|Appears in Collections:||Biological and Environmental Sciences eTheses|
|Title:||Patterns of Trichostrongylus tenuis infection in individual Red Grouse (Lagopus lagopus scoticus).|
|Author(s):||Seivwright, Linzi J|
|Publisher:||University of Stirling|
|Abstract:||Parasite infections of individual hosts are determined largely by their exposure, resistance and susceptibility to parasites. Heterogeneity in patterns of infections between individual hosts reflects the outcome of a variety of host-parasite interactions, which will be influenced by factors such as host physiology, behaviour, and habitat, as well as parasite-related factors. Establishing patterns of parasite infection among individual hosts, and identifying the complex interactions that create them, is of interest not only to epidemiologists, but also has relevance within the wider field of ecology. Using a variety of statistical and experimental techniques, this study examined particular patterns and associated processes acting to create heterogeneities in parasite infection in individual red grouse (Lagopus lagopus scoticus), a species of ecological and socio-economic importance. This study began by calibrating the use of faecal egg counts to estimate intensities of infection of the gastrointestinal nematode Trichostrongylus tenuis, an important parasite of red grouse. Analyses of patterns of infection within and between breeding pairs and broods of chicks showed that there was no relationship between infection intensities of paired males and females or between genetically similar individuals. This suggested that both exposure and host resistance may be important in determining an individual’s parasite infection. A cross-fostering experiment was attempted to tease apart the relative contribution of exposure and resistance, but was not successful due to extraneous events. Within breeding pairs, red grouse were found to exhibit positive assortative mating with respect to body condition and, in both sexes, bigger ornamental combs were associated with better body condition, suggesting that comb size might function as a signal of individual quality. Comb size is testosterone dependent and in males, further experimental work showed that experimentally elevated testosterone in male red grouse imposed a cost through reduced immunocompetence and higher intensities of T. tenuis. These interactions have important implications for our understanding of sexual selection and cyclic population dynamics.|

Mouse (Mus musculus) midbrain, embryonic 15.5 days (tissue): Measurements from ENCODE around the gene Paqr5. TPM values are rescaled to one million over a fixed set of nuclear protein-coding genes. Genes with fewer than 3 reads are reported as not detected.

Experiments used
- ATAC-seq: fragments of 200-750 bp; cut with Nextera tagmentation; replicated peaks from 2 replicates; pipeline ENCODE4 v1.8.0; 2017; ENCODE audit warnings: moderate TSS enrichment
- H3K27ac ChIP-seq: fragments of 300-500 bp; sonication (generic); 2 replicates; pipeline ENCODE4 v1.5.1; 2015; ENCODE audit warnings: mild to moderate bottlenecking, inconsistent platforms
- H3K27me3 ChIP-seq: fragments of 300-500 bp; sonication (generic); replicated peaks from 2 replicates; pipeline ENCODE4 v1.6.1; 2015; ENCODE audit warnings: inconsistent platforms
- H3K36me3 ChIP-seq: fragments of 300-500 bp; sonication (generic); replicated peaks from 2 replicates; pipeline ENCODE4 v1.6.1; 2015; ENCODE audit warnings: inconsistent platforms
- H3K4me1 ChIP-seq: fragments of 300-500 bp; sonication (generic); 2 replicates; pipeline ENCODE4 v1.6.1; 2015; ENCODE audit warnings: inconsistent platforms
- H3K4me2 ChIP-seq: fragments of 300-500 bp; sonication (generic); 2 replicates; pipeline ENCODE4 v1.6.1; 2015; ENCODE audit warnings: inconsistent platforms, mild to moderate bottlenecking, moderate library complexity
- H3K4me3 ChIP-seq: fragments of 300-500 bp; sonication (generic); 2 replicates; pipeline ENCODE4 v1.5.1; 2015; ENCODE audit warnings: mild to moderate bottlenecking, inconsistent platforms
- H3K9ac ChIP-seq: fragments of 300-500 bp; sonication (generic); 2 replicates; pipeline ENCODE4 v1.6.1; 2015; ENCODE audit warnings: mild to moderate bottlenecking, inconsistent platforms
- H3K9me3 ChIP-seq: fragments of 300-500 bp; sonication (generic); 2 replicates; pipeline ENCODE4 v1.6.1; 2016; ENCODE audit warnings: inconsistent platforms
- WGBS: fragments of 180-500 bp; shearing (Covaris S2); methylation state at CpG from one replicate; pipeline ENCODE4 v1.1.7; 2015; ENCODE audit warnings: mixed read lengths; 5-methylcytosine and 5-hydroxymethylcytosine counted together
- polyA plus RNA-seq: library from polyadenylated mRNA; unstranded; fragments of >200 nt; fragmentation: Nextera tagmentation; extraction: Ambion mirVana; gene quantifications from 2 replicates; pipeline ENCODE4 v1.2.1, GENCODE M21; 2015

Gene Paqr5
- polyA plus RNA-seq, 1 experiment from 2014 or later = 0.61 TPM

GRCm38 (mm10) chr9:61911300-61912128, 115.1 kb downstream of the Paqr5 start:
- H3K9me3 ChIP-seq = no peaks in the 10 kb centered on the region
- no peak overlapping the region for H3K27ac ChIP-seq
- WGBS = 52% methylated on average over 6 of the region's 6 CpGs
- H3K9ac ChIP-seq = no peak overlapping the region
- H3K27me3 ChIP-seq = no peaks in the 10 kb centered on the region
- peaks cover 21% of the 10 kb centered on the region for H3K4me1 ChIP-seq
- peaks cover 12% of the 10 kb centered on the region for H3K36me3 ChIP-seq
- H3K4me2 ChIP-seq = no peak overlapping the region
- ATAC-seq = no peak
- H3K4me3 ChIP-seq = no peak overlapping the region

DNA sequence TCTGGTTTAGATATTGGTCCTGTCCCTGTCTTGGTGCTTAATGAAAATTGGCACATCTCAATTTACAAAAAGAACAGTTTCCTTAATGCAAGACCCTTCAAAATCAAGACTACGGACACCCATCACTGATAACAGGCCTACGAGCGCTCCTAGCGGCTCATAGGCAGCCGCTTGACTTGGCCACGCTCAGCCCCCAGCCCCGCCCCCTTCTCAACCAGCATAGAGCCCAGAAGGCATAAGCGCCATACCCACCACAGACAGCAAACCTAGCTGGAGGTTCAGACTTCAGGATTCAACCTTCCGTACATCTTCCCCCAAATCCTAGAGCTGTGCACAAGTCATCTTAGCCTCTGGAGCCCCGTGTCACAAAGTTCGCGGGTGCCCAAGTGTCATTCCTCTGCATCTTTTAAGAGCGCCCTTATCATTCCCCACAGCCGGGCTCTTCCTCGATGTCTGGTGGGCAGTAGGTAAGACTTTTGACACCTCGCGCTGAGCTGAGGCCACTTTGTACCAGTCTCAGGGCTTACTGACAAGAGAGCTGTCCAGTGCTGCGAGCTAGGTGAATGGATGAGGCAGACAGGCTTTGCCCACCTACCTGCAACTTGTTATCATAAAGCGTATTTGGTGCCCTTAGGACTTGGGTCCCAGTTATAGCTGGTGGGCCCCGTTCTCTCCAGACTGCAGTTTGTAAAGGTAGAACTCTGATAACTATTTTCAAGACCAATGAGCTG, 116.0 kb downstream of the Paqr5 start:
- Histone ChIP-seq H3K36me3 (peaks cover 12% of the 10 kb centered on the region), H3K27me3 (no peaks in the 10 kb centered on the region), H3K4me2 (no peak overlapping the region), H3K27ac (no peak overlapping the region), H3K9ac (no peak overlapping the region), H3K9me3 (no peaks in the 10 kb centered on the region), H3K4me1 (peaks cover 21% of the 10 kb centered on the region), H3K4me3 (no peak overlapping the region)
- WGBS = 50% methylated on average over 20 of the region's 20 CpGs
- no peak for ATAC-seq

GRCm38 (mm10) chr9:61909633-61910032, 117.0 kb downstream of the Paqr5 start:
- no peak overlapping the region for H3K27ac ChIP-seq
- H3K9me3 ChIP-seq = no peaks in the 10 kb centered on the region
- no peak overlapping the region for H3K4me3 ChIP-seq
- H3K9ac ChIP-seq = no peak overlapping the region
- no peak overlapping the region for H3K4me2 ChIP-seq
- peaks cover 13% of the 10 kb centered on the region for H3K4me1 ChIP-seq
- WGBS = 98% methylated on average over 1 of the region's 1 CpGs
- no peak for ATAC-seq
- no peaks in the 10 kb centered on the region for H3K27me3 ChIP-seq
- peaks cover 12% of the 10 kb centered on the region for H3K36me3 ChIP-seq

|Type:||Thesis or Dissertation|
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